Despite Bovingdon’s history with the breakup of his family and his somewhat lower profile on campus, he was a well-loved and memorable figure, and his death struck the college like a bolt from the blue and drove the reality of the war and its consequences home. Immediately, Charles Lindsley began spearheading efforts to honor his memory with a scholarship fund.[6]

Black Mountain College Bulletin, Vol I Number 3, April 1943 – News regarding Derek Bovingdon. Courtesy of Western Regional Archive.Fig. 2

Bovingdon had been training to be a bomber pilot, and had skipped the usual preliminary requirement of being certified as a co-pilot first.  He had married fellow student Barbara Sieck on the day he received his commission into the Army Air Corps.[7]  Strangely, perhaps due to his estrangement from his father or simply a clerical error he gave his “true name” as Derek Sieck on the marriage application, although in all other places it is recorded as Derek Bovingdon.[8] He would be participating in the unprecedentedly massive and terribly destructive European air raids – the largest air war in the history of the world, even today. Although he had spent his time at Black Mountain indulging a passion for the arts, both contemplative and performative, he was willing – if not prepared – to sacrifice his life in support of this goal. He would never see combat, though: The B-17F Flying Fortress he was training to pilot crashed into the side of a mountain in foggy weather in Washington state in the spring of 1943.

Word of his passing was included in the Black Mountain College Community Bulletin of April 6th, 1943 through an excerpt from a letter sent by Jean Jordan, another former student engaged in military training: “It seems they went out on some kind of routine flight flight Monday and never returned. It was five days before they found them. Barbara (Sieck, Bovingdon’s wife who was also a former student) has gone to Massachusetts, I suppose to be with Mrs. Bovingdon (in this case, Bovingdon’s mother).”[9]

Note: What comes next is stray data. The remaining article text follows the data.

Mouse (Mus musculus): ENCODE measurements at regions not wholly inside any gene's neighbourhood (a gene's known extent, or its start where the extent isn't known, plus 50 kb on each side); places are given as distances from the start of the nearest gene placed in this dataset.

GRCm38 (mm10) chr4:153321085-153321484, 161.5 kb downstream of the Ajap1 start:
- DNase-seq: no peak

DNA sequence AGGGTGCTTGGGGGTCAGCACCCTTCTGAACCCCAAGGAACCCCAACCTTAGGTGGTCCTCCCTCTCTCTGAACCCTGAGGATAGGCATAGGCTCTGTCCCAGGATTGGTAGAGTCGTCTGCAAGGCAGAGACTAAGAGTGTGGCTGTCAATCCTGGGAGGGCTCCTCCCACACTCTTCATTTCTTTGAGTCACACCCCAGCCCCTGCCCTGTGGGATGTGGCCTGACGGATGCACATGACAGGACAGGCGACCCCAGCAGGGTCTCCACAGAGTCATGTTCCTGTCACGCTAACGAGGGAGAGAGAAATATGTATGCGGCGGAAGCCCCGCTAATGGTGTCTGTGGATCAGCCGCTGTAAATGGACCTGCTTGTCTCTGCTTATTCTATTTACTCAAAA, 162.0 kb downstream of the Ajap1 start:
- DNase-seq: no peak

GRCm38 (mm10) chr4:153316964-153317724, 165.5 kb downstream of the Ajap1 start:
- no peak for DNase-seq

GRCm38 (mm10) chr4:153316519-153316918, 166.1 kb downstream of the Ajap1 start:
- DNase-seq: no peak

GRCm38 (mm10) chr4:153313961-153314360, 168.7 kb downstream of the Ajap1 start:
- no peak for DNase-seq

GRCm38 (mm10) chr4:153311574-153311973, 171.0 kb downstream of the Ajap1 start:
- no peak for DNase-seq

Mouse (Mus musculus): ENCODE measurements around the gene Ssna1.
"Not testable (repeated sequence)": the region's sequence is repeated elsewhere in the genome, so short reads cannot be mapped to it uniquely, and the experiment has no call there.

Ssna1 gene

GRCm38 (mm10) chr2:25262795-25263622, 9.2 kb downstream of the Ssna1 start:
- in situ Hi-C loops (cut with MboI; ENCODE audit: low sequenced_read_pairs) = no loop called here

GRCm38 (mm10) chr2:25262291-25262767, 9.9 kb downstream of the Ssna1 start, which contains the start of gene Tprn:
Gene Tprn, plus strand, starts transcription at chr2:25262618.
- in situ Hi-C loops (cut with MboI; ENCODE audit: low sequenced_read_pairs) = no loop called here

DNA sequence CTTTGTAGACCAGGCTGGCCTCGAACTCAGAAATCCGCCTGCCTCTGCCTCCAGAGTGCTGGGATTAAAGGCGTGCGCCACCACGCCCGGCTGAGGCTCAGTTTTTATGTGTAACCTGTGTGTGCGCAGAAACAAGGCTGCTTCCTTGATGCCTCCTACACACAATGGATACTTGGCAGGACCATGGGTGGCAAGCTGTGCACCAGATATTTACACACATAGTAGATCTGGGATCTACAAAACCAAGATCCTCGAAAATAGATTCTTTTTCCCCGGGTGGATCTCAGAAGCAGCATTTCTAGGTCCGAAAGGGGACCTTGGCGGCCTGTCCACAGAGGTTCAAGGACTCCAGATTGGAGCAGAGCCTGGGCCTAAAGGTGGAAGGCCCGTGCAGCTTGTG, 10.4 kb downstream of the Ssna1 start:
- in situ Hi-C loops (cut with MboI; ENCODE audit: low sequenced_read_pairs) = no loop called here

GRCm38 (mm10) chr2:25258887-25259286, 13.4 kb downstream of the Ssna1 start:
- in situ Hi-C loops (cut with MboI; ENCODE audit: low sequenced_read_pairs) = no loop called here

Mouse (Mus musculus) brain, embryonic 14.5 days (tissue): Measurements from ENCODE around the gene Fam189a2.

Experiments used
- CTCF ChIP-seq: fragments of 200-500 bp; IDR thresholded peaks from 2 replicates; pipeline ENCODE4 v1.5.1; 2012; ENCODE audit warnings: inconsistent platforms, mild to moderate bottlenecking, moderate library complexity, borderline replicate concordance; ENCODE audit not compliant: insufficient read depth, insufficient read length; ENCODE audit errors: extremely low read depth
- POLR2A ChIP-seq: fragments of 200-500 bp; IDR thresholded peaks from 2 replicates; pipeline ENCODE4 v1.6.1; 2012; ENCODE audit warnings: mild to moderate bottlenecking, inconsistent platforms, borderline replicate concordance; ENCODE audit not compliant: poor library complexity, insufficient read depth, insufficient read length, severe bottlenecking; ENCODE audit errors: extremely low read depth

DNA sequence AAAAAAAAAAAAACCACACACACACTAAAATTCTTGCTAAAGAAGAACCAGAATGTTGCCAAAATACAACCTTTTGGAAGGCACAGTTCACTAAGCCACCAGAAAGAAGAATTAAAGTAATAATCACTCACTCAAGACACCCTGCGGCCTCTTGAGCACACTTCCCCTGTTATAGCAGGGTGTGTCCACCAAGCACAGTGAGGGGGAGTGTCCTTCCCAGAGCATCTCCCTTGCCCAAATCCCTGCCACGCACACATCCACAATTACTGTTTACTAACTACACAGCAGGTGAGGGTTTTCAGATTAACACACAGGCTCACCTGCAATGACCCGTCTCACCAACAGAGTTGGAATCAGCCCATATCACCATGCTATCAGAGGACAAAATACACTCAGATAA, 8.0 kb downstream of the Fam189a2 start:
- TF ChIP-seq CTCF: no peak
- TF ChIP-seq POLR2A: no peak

Like many among the students and faculty of Black Mountain College, Derek Bovingdon believed in the righteousness of the cause of the Allies against Germany and the powers associated with the Nazi regime enough to forsake academics in support of the war. Although we have no correspondence from him and little documentation of his short life, we can divine from statements made after its end that he was a kind and loving human being – and that at least at Black Mountain, he had built relationships that lived on after he departed the campus and the world as well.


[1]Black Mountain College Papers, Student File Abstracts, Western Regional Archives, State Archives of NC.

[2]“The Strange Case of John Bovingdon”. LIFE. 15 (7): 34. August 16, 1943. Retrieved 7 April 2017.

[3]Black Mountain College Papers, Student File Abstracts.

[4]Black Mountain College Papers, Student File Abstracts.

[5]Black Mountain College Papers, Student File Abstracts.

[6]”Letter from Charles Lindsley to Theodore Dreier, July 1943.” Theodore and Barbara Dreier Collection. Box 52. Western Regional Archives, State Archives of North Carolina.

[7]Black Mountain College Bulletin Newsletter, Volume I, Number #3, April 1943. Black Mountain College Papers. Box 26. Western Regional Archives, State Archives of North Carolina.

[8]Certificate of Marriage, Derek Bovingdon to Barbara Sieck, 4 January 1942, Cochise County Arizona, Ancestry.com.

[9]“Black Mountain College Community Bulletin, April 6, 1943.” College Year 10. Bulletin 24. Black Mountain College Collection. II, General Files 1933-1956. Publications, College: BMC Bulletin/Bulletin-Newsletter, Vol. 7 – BMC Community Bulletin, College Year 12, January-June, 1945. Box 27. Western Regional Archives, State Archives of North Carolina.

Fig. 1Black Mountain College Papers, Student File Abstracts.

Fig. 2Black Mountain College Bulletin Newsletter, Volume I, Number #3, April 1943. Black Mountain College Papers. Box 26. Western Regional Archives, State Archives of North Carolina.